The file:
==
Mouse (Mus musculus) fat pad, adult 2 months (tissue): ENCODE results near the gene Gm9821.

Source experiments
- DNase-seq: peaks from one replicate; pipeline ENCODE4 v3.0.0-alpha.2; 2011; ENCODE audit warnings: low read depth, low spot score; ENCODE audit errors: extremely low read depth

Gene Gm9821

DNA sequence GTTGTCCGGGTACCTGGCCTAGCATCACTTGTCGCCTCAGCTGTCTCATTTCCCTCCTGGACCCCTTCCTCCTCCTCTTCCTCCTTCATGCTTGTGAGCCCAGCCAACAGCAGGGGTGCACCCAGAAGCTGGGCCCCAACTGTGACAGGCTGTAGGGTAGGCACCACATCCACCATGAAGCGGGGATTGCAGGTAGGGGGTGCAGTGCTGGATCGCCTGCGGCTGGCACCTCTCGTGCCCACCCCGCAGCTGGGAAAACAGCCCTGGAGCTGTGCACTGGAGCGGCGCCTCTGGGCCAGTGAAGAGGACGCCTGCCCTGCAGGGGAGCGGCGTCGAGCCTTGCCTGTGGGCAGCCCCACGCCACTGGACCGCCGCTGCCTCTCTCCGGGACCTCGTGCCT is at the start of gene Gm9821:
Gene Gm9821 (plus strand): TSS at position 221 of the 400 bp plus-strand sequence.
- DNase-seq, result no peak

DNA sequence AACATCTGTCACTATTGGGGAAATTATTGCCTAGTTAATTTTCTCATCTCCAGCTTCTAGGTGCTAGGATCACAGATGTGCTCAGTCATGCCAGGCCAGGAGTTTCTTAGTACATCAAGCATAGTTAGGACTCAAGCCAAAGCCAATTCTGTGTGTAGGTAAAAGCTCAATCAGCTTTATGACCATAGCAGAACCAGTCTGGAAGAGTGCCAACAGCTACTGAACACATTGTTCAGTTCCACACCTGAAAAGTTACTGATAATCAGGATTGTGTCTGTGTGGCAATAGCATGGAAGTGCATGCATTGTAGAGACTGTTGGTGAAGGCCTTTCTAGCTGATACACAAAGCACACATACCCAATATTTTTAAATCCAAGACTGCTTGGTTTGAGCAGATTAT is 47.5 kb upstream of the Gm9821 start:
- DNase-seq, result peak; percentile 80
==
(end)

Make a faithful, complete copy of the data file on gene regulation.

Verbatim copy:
Mouse (Mus musculus) fat pad, adult 2 months (tissue): ENCODE results near the gene Gm9821.

Source experiments
- DNase-seq: peaks from one replicate; pipeline ENCODE4 v3.0.0-alpha.2; 2011; ENCODE audit warnings: low read depth, low spot score; ENCODE audit errors: extremely low read depth

Gene Gm9821

DNA sequence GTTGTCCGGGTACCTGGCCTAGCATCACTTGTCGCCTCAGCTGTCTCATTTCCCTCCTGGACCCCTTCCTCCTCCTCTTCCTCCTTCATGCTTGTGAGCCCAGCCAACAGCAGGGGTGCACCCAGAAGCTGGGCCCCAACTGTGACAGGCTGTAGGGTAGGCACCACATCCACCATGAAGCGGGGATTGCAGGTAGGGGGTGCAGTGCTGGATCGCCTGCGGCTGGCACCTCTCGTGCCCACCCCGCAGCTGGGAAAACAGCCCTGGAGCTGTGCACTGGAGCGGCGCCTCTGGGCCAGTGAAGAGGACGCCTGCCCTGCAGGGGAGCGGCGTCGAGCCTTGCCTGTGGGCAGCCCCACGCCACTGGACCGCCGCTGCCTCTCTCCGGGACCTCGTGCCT is at the start of gene Gm9821:
Gene Gm9821 (plus strand): TSS at position 221 of the 400 bp plus-strand sequence.
- DNase-seq, result no peak

DNA sequence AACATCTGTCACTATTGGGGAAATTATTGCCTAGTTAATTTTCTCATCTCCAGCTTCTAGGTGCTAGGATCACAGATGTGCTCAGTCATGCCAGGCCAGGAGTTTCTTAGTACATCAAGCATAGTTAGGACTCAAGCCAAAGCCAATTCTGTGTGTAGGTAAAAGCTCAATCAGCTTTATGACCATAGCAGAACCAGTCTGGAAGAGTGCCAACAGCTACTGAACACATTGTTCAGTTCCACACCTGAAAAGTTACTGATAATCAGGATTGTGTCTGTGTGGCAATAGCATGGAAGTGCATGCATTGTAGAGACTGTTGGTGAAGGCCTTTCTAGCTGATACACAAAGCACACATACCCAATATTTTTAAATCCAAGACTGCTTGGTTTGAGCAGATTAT is 47.5 kb upstream of the Gm9821 start:
- DNase-seq, result peak; percentile 80